Say Her Name: The internet reacts to the murder of primary school teacher Sabina Nessa

Met Police are now appealing for information after the 28-year-old was killed in a public park.

Sabina Nessa

by Georgia Aspinall |
Updated on

Detectives are currently searching ‘a number of crime scenes’ after a 28-year-old primary school teacher was murdered in public on Friday last week. Sabina Nessa, originally from Bedfordshire, was walking through Cator Park in Kidbrooke when she was killed at around 8.30pm.

Sabina’s body was later found by a member of the public, with a post-mortem examination coming back inconclusive. Officers had initially arrested a man in his 40s on suspicion of murder, but he has since been released under further investigation.

Met Police are now appealing for information from the public. Detective Superintendent Luke Marks has asked people to get in touch if they saw anything suspicious in the park, and for motorists with dashcam footage from the surrounding roads to contact police.

‘Our initial enquiries suggest that this attack happened at around 20:30hrs on Friday, 17 September, a time when the park was likely being used by many people from dog walkers to joggers,’ he said in a statement. ‘Sabina was found near the OneSpace community centre which we know is a facility used by lots of people and we would ask anyone who was in or around the area and who may have any information to come forward.

‘Did you see someone loitering or acting suspiciously?’ he asked. ‘Or did you see someone leaving the area in a hurry, perhaps running away? If you have any information, it is vital you tell us. We are working around the clock to deliver justice for the family of this young woman, and we need your help to do it.’

If you have any information that could help, you can contact 0208 721 4266, or 101. Alternatively contact Crimestoppers.

Chief Superintendent Trevor Lawry, responsible for local policing in Greenwich, also made a statement promising to better patrol the area in order to appease rising fear that the suspect still remains at large.

‘Our thoughts are first and foremost with Sabina’s family and friends following this shocking incident and we will continue to provide our support to them as the investigation progresses,’ he said. ‘We know this incident will be worrying to those who live and work in the community. Over the next few days, they can expect to see extra high-visibility patrols both in and around the crime scene as well as other open spaces across the boroughs of Lewisham and Greenwich.’

Sabina’s family have been informed, and a vigil has been arranged for this Friday at 7pm in Pegler Square, Kidbrooke Village (it has been misspelled as Peglar in the below tweet). The community will be paying their respects to Sabina and her family, with those attending encouraged to bring a candle to light for the vigil. The nearest train station is Kidbrooke Station.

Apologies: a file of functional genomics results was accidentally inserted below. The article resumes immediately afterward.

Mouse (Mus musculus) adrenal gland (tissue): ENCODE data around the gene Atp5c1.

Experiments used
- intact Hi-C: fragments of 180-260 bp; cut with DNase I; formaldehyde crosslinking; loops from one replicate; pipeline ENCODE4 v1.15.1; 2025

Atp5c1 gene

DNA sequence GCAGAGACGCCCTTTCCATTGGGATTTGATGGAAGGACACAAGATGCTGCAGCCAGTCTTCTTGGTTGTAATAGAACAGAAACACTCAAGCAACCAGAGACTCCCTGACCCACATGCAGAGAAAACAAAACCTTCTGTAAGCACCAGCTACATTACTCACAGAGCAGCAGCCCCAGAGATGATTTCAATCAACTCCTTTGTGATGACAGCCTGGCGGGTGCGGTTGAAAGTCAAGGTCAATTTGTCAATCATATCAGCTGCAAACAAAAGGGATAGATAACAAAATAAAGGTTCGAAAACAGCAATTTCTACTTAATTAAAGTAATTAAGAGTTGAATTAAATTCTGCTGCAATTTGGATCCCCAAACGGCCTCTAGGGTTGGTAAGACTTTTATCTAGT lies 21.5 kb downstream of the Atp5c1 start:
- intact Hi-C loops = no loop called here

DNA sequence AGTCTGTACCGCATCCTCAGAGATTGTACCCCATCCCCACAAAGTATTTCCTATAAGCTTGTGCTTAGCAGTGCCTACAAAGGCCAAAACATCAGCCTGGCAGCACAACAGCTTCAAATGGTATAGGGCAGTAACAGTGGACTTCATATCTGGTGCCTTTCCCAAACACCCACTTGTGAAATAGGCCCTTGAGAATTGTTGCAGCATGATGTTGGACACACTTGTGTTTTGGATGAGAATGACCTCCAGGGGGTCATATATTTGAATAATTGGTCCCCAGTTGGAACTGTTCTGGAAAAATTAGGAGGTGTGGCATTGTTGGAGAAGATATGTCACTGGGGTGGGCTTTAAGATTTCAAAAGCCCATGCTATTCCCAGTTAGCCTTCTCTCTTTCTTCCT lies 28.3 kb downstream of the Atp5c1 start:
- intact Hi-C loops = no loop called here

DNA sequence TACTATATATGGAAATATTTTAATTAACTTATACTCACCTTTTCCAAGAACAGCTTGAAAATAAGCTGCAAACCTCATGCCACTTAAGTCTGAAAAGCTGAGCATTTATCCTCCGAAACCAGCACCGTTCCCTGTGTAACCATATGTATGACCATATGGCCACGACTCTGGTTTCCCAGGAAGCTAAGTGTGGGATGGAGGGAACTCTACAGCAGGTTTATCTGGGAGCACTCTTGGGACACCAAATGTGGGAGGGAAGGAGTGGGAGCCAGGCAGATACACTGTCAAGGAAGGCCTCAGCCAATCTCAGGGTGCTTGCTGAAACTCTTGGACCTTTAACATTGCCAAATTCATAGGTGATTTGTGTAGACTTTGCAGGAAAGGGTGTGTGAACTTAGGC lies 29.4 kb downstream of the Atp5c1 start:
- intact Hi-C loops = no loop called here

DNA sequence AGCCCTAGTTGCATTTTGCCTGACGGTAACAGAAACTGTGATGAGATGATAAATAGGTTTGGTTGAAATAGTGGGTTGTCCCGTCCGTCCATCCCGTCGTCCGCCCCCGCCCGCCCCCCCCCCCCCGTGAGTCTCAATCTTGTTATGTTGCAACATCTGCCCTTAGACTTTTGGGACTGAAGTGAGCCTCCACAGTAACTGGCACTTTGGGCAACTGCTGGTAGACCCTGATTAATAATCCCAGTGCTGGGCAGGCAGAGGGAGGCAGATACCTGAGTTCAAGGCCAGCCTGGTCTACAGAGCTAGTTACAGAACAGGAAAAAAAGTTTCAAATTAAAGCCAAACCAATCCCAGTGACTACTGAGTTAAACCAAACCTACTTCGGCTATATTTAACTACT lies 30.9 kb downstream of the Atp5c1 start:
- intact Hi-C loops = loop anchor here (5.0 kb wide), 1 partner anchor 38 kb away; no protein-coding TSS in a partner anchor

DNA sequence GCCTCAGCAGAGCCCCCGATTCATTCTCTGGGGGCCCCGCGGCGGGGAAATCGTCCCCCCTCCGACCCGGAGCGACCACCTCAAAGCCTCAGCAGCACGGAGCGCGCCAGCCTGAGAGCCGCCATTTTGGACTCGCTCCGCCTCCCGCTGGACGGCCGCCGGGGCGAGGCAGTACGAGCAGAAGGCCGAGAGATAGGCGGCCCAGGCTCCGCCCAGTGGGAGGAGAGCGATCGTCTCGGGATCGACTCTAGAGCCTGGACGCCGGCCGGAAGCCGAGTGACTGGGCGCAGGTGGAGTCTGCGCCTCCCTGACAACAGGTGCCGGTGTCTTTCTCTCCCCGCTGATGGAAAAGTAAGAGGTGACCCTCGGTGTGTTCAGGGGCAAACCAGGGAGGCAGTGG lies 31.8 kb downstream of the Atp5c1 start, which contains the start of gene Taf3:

The primary school at which Sabina worked has also put out a statement, with Lisa Williams - the headteacher of Rushey Green Primary School in Lewisham - saying the entire school was 'devastated by Sabina‘s tragic death.'

'She was a brilliant teacher; she was kind, caring and absolutely dedicated to her pupils,' Lisa said. 'She had so much life ahead of her and so much more to give and her loss is desperately sad.'

Sabina Nessa
©Met Police

Social media users are now encouraging people to share their condolences and outrage about Sabina’s murder, using the hashtag #SayHerName, in an effort to demand real protections for women from violence.

Last week, a watchdog report into how the police tackle violence against women – which was commissioned after the murder of Sarah Everard – found that ending male violence was ‘not a priority’ within the police. Recommendations were made to improve preventative violence measures, but alas, we need action for those recommendations and reports to ever matter.

Earlier this month, Grazia conducted nationwide research in partnership with GoFundMe, after holding a discussion on the issue of women’s safety as part of our I Walk With Women initiative. Our research found 48% of women feel less safe when out alone now compared to six months ago, when Sarah Everard was murdered, despite 77% of both men and women agreeing the tragedy was a defining moment in terms of the conversation around women’s safety.

This research has been carried out in partnership with GoFundMe, who have created a centralised hub for those wanting to take action and help charities working to end male violence; visit

Read More:

Tackling Male Violence Is ‘Not A Priority’ Within The Police, Watchdog Report Finds

Nimco Ali: 'Male Violence Against Women Creates An Endemic of Fear'

‘We Are Still Being Killed By Misogyny’

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